Religion & Beliefs

Limmud NY: Intermarriage, Gonzo Judaism, the Hardest to Learn is the Least Complicated

(While Tamar's at Jewish learning conference Limmud, she'll be bringing us regular updates.) This morning at Limmud I went to shacharit (one of about four women at the egal service, and the only chick under forty, which again makes my … Read More

By / January 18, 2008

(While Tamar's at Jewish learning conference Limmud, she'll be bringing us regular updates.)

This morning at Limmud I went to shacharit (one of about four women at the egal service, and the only chick under forty, which again makes my blood boil) and then saw another amazing movie, “Out of Faith” about a Holocaust survivor, and her struggle to deal with her grandchildren marrying non-Jews. Weirdly, I know the grandmother and one of the grandchildren in question and much of the film was shot in the neighborhood where I grew up. It was a fascinating and gut wrenching film, and I of course got all teary at the end (deep down, I’m a total marshmellow). Definitely a must watch for anyone with survivor grandparents.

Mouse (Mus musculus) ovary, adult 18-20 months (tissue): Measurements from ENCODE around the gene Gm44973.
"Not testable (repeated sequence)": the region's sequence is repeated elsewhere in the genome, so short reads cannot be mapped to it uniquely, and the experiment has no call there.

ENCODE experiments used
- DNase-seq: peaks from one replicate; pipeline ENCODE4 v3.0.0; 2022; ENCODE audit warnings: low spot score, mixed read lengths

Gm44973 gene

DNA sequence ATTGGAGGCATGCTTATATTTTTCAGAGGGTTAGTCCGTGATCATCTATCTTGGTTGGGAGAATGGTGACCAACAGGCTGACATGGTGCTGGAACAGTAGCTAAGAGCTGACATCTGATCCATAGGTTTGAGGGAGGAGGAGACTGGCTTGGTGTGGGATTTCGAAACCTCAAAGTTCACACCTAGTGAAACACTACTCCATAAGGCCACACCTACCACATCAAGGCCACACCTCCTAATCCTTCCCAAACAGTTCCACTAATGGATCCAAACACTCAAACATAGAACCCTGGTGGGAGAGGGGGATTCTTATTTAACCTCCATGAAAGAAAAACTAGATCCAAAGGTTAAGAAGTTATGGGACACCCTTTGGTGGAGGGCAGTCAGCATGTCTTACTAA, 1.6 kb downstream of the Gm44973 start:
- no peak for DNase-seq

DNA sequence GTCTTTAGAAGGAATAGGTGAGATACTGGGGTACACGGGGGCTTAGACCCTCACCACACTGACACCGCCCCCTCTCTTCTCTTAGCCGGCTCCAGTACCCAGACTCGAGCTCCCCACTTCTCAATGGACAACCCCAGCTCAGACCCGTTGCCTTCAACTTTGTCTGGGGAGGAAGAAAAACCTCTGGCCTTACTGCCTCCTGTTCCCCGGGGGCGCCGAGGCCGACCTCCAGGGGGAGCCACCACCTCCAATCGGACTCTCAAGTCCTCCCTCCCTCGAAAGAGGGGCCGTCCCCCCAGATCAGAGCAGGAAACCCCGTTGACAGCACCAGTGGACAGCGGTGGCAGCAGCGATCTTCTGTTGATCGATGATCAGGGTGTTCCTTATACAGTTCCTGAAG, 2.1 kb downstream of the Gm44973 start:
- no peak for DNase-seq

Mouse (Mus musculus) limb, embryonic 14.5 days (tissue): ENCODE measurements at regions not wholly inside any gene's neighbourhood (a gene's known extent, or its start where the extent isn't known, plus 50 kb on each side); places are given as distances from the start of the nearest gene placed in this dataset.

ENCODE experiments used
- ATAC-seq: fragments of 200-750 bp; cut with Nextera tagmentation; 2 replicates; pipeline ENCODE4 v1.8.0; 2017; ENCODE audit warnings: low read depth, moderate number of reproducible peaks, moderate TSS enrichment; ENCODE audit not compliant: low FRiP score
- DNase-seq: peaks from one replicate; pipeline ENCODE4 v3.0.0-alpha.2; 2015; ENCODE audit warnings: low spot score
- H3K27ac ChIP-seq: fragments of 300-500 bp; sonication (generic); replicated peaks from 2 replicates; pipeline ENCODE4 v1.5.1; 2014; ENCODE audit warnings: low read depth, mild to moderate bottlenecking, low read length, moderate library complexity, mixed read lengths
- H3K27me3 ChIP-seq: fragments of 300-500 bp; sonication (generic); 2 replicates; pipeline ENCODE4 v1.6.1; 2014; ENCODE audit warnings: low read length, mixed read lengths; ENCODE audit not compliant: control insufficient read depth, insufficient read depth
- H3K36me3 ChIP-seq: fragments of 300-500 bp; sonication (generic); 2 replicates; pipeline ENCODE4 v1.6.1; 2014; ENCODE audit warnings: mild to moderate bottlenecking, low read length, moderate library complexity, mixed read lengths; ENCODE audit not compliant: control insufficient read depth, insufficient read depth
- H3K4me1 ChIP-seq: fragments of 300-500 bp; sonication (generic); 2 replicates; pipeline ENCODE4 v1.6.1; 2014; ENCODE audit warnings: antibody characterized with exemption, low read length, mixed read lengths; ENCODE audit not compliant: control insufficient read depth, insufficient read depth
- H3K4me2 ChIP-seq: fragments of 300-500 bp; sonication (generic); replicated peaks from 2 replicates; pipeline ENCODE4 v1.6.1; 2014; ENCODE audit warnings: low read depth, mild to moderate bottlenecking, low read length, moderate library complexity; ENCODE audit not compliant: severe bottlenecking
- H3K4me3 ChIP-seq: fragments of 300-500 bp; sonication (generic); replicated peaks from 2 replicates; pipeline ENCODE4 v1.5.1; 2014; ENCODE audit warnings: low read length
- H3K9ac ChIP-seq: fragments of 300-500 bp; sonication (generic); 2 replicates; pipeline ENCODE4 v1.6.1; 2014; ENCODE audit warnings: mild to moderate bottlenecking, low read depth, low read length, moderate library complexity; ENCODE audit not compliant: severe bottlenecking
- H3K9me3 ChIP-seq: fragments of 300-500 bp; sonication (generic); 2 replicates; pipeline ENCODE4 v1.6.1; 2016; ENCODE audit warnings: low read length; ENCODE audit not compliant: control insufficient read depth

After lunch I went to Niles Goldstein’s session about “Gonzo” Judaism. I was all excited about this session, because it was billed as a look at how to return to the counter-cultural, rebel roots of Judaism, but honestly, I walked away fairly disappointed. As far as I can tell Goldstein doesn’t have much of a concrete message or instructions for people who sign on to his thinking. The one thing he told us to do was to turn Judaism back into an “open tent” religion, so that when we see new people in our community we welcome them, encourage them to participate more and feel like they’re a part of the group. I’m all for welcoming people (inviting people over for Shabbat meals is one of my favorite pastimes) but I just don’t think that’s enough. We need more than just hospitality, and Goldstein didn’t seem willing to call out specific organizations or groups that are causing problems and need to be given some punk attitude. I agree with his general ideals, but I’d like a little more specificity, I think. In addition to going to sessions I’ve done plenty of schmoozing and networking (the check-in table is the best place to pick up guys and Shabbat lunch invitations, in case you were wondering), and last night did some whiskey drinking with my friends from Yeshivat Hadar. Shabbat promises to be more of the same. Have a Shabbat shalom!